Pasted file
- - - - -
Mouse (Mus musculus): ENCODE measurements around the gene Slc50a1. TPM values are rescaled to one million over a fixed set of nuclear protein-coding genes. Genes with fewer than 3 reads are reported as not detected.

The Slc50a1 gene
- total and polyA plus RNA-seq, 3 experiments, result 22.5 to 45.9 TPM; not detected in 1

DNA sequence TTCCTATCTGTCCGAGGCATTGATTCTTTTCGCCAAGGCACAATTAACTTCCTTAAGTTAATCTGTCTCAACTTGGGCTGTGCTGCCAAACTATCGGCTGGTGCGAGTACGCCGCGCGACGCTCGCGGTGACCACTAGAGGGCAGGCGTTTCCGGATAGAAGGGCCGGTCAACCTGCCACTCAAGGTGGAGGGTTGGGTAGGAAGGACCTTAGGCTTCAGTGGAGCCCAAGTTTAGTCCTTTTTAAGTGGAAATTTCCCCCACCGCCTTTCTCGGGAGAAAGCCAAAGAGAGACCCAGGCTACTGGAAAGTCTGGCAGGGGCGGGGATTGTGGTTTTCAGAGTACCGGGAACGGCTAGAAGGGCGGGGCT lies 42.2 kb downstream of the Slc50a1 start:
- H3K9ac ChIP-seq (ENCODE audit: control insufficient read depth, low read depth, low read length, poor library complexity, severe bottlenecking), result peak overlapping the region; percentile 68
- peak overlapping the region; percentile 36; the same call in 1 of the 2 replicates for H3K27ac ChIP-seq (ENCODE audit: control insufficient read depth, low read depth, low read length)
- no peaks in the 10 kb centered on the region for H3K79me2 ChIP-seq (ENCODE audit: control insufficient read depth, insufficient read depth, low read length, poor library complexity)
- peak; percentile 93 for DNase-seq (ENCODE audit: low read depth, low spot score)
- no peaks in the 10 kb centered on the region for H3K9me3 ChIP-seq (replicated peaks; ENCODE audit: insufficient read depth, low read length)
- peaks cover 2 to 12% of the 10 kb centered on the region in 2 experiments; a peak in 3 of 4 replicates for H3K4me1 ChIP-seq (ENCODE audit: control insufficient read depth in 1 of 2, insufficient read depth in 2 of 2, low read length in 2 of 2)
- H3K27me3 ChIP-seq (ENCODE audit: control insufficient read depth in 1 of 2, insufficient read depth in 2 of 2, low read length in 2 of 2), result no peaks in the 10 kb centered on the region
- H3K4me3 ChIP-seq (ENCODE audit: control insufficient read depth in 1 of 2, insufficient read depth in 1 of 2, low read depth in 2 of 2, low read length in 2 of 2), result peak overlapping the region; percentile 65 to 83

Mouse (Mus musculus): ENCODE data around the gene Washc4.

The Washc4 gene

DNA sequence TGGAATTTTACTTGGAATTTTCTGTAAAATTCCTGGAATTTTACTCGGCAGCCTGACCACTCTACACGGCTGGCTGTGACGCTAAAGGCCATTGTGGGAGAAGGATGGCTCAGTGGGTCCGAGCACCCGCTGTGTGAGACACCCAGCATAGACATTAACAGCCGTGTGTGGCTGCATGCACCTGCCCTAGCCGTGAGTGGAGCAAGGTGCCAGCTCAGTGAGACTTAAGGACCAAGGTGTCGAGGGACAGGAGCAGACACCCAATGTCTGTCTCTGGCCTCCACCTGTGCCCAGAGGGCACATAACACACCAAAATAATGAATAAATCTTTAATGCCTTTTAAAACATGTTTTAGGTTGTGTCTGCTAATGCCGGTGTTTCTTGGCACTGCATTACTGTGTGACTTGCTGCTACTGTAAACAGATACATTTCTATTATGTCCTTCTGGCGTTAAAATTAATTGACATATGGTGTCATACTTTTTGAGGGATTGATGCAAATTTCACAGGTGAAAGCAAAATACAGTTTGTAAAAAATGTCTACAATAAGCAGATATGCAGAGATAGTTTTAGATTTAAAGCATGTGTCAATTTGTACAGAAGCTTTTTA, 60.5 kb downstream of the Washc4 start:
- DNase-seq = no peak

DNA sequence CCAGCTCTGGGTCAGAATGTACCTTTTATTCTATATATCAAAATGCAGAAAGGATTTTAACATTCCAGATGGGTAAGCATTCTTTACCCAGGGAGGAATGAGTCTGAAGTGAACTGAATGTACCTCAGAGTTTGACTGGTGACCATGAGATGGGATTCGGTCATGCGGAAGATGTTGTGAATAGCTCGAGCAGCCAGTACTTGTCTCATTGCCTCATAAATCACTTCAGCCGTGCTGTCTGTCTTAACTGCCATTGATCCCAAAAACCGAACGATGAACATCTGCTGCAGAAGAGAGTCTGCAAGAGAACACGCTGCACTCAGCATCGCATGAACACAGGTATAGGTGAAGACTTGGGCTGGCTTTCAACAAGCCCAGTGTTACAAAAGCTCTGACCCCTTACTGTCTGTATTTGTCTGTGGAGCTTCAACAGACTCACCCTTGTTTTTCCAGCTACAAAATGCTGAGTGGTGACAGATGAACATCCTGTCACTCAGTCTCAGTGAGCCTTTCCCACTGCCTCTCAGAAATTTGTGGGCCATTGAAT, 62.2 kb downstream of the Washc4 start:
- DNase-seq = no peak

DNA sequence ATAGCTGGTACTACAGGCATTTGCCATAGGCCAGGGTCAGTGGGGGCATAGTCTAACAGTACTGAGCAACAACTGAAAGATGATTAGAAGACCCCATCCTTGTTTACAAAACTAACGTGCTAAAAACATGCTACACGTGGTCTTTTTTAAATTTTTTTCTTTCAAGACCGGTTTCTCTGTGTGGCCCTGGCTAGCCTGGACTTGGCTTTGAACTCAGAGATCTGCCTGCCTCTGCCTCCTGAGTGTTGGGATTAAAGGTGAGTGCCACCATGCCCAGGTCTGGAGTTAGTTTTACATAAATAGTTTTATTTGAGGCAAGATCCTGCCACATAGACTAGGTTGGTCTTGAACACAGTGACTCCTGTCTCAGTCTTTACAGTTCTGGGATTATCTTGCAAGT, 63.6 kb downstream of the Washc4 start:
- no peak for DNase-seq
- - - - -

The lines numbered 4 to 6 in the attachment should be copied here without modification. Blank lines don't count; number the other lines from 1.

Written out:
DNA sequence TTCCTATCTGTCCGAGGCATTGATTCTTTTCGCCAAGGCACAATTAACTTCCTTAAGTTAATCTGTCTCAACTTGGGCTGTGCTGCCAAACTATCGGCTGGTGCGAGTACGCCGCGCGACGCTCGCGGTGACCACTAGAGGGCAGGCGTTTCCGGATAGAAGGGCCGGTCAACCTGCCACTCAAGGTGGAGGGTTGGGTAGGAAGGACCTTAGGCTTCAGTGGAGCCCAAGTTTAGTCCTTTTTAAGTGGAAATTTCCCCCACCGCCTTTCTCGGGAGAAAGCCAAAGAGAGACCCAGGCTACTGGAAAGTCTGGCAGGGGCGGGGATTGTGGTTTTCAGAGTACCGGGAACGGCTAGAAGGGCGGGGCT lies 42.2 kb downstream of the Slc50a1 start:
- H3K9ac ChIP-seq (ENCODE audit: control insufficient read depth, low read depth, low read length, poor library complexity, severe bottlenecking), result peak overlapping the region; percentile 68
- peak overlapping the region; percentile 36; the same call in 1 of the 2 replicates for H3K27ac ChIP-seq (ENCODE audit: control insufficient read depth, low read depth, low read length)